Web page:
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This was the third week of Christina’s Real German Cuisine challenge and this week’s recipe was Käsespätzle, or Spaetzle with Cheese.

I usually make this dish about once a month. My daughter calls it the German version of mac and cheese. For the challenge, I decided to use a modified version of my usual spätzle recipe:

3 cups flour
2-3 eggs
1 to 1 1/2 cups water
pinch of salt
sprinkling of nutmeg

by substituting 1 cup of whole wheat flour for one cup of the regular flour. I also added in some finely chopped parsley.

Getting ready to make the spätzle - my mise en place

Getting ready to make the spätzle – my mise en place

I mixed all of the above until the dough was smooth and showed some bubbles (about 30 seconds) and left the dough to rest for about 30 minutes and started on the things I would mix into the spätzle. For us, this would be some leftover wild mushrooms we had in the refrigerator in place of some of the chopped onions called for in the challenge’s recipe (my daughter isn’t overly fond of onions). I also cheated and used pre-grated cheese.

Making the dough

Making the dough

I chopped the mushrooms and onions into small dice and sauteed them in a bit of butter until the onions were translucent and the mushrooms had softened.

I then put on some water to boil, preheated the oven to 400 degrees Fahrenheit, and sprayed some Pam into a Pyrex baking dish and on my spätzle maker.

My ancient spätzle maker

My ancient spätzle maker

When the water came to a boil I poured some of the spätzle dough into my spätzle maker and grated them into the water. When the spätzle rose to the surface, I waited about 30 seconds and transfered them to the baking dish.

Cooking the spätzle

Cooking the spätzle

The first layer

The first layer

I then layered on some cheese and some of the onion/mushroom mixture before proceeding to make the next batch of spätzle. I repeated the above process until I’d cooked all of the spätzle dough and used up all the mushroom/onion mix. I topped the whole thing off with some more cheese and popped it into the oven for about 10 minutes.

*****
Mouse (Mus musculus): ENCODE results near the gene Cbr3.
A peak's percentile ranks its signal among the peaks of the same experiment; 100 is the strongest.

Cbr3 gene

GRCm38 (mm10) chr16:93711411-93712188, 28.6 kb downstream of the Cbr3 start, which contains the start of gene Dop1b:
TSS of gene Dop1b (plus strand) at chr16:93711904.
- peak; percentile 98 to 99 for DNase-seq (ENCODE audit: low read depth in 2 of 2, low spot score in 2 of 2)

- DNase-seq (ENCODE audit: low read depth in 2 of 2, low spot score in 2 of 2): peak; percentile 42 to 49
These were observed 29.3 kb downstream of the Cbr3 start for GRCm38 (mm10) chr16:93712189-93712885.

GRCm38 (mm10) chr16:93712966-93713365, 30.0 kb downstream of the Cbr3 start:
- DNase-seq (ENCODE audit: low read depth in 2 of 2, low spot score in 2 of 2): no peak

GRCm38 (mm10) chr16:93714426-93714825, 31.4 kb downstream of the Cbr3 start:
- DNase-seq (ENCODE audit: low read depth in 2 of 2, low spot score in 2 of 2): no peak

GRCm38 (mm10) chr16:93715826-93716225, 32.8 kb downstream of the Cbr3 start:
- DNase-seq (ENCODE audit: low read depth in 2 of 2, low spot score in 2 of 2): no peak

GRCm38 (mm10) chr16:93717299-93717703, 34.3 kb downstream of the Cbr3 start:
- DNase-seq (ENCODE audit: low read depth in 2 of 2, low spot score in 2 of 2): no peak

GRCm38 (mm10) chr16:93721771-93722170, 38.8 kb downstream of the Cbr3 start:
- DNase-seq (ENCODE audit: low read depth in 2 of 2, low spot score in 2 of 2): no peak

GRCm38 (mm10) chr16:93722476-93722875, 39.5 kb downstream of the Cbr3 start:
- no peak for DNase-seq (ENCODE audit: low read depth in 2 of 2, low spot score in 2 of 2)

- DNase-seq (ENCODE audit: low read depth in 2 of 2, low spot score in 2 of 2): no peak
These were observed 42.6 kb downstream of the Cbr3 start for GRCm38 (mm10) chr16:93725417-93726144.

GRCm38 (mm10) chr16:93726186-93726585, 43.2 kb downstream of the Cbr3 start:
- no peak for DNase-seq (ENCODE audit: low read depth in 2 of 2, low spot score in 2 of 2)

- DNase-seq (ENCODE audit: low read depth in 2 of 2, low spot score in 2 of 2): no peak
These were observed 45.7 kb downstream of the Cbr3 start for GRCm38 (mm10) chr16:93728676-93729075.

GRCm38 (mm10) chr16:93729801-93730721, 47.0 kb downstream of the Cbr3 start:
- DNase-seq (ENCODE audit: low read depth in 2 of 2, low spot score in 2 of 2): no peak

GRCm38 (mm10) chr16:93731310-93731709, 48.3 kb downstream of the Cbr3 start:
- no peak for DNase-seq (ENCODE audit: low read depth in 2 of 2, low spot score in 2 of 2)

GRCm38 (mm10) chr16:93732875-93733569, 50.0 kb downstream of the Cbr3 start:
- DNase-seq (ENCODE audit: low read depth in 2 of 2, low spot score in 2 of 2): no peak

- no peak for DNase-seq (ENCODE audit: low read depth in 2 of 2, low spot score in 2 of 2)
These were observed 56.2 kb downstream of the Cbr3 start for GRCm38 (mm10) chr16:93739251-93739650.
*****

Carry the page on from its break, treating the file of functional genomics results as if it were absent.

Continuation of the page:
While the käsespätzle was baking, I made a fennel-celery salad I first saw on Mark Bittman’s blog, and poured myself an Ettaler Doppelbock.

finished product 1

finished product 1

The final product

The final product

My Ettaler Doppelbock

My Ettaler Doppelbock


5 Responses

  1. I’ll have to try adding some nutmeg and that celery fennel salad sounds delicious!

  2. I love Bittman too! The nutmeg on there sounds yummy…

  3. @Christina …. The fennel salad went well with it. As did the Doppelbock, since we are in Starkbierzeit.

    @Yelli ….. Nutmeg is my mom’s secret ingredient for spätzle. And although I like Bittman for most things, he is dead wrong about the origin and pronunciation of spätzle. 🙂

  4. […] Morrell In the spirit of Mark Bittman’s, Food Matters, I have been monkeying around with my spätzle recipe in an effort to make it more healthy and I think I have hit upon a formula that works. First, I […]

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